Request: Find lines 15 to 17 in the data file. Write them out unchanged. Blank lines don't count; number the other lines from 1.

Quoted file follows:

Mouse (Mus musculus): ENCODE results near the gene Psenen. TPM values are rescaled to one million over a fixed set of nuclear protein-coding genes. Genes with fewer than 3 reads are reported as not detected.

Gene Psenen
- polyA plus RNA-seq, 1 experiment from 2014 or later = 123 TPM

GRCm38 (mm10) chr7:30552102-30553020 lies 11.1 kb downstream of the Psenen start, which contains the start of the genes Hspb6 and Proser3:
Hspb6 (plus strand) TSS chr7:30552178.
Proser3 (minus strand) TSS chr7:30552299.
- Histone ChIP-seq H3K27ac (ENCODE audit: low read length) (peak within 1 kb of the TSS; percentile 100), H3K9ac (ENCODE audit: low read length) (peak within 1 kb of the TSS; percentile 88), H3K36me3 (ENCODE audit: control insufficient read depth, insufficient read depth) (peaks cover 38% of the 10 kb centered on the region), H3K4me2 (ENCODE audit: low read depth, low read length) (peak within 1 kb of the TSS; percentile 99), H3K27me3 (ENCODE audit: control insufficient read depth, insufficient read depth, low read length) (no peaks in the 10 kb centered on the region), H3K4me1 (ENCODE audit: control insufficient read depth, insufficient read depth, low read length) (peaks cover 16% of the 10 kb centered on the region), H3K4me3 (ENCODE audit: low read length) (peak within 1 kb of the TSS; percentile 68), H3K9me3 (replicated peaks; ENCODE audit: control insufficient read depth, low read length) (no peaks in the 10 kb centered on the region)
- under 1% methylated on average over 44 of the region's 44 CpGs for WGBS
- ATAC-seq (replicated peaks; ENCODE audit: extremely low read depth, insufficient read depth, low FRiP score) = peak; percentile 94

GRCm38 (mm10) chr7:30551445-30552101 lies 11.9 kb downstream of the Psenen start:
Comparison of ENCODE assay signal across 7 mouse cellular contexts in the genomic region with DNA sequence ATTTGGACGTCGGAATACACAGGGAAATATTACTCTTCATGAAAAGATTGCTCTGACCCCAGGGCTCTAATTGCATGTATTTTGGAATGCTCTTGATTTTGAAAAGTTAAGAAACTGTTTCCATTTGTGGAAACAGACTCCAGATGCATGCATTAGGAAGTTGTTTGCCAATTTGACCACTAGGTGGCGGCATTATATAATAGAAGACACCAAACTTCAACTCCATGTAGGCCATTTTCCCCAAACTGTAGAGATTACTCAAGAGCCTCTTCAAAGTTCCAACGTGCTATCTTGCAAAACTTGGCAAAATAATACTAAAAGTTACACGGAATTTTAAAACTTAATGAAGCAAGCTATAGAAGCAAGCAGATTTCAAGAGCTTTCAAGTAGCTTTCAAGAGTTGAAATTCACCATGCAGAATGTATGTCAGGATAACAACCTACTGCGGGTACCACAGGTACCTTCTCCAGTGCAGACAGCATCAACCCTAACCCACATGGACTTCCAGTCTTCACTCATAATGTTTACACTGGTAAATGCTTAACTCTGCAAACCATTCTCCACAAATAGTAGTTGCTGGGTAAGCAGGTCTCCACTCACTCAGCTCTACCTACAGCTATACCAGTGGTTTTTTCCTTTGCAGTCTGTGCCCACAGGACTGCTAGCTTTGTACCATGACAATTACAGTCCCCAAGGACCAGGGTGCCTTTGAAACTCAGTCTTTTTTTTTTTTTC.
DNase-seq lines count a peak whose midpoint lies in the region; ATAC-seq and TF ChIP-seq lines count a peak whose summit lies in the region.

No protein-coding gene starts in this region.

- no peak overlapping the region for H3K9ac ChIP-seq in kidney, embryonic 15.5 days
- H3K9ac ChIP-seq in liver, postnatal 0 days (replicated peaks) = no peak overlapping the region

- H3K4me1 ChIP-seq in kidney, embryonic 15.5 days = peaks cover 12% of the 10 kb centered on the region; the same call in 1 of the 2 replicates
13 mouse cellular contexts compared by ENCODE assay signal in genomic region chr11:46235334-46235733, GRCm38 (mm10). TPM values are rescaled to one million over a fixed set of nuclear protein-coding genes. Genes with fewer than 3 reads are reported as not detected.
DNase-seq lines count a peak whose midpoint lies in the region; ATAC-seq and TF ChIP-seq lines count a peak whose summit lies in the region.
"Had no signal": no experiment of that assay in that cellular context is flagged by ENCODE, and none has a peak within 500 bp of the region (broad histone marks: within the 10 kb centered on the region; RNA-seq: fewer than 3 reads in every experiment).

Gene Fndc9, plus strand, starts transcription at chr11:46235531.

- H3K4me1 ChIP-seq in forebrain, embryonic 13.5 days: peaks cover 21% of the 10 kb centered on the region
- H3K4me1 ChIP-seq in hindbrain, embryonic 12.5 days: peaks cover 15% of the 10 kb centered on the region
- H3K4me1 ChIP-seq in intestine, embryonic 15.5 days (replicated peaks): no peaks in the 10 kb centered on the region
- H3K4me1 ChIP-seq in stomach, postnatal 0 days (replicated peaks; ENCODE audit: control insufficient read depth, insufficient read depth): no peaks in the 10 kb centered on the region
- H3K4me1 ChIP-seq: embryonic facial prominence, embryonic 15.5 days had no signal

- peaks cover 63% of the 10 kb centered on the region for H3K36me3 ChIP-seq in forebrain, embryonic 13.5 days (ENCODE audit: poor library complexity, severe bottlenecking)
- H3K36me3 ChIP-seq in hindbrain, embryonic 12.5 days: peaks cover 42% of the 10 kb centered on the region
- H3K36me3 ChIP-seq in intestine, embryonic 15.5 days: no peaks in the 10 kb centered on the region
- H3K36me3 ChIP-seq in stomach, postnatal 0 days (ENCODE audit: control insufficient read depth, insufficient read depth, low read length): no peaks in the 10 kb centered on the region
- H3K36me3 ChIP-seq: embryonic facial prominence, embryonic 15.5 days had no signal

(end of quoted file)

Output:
- H3K9ac ChIP-seq in liver, postnatal 0 days (replicated peaks) = no peak overlapping the region

- H3K4me1 ChIP-seq in kidney, embryonic 15.5 days = peaks cover 12% of the 10 kb centered on the region; the same call in 1 of the 2 replicates
13 mouse cellular contexts compared by ENCODE assay signal in genomic region chr11:46235334-46235733, GRCm38 (mm10). TPM values are rescaled to one million over a fixed set of nuclear protein-coding genes. Genes with fewer than 3 reads are reported as not detected.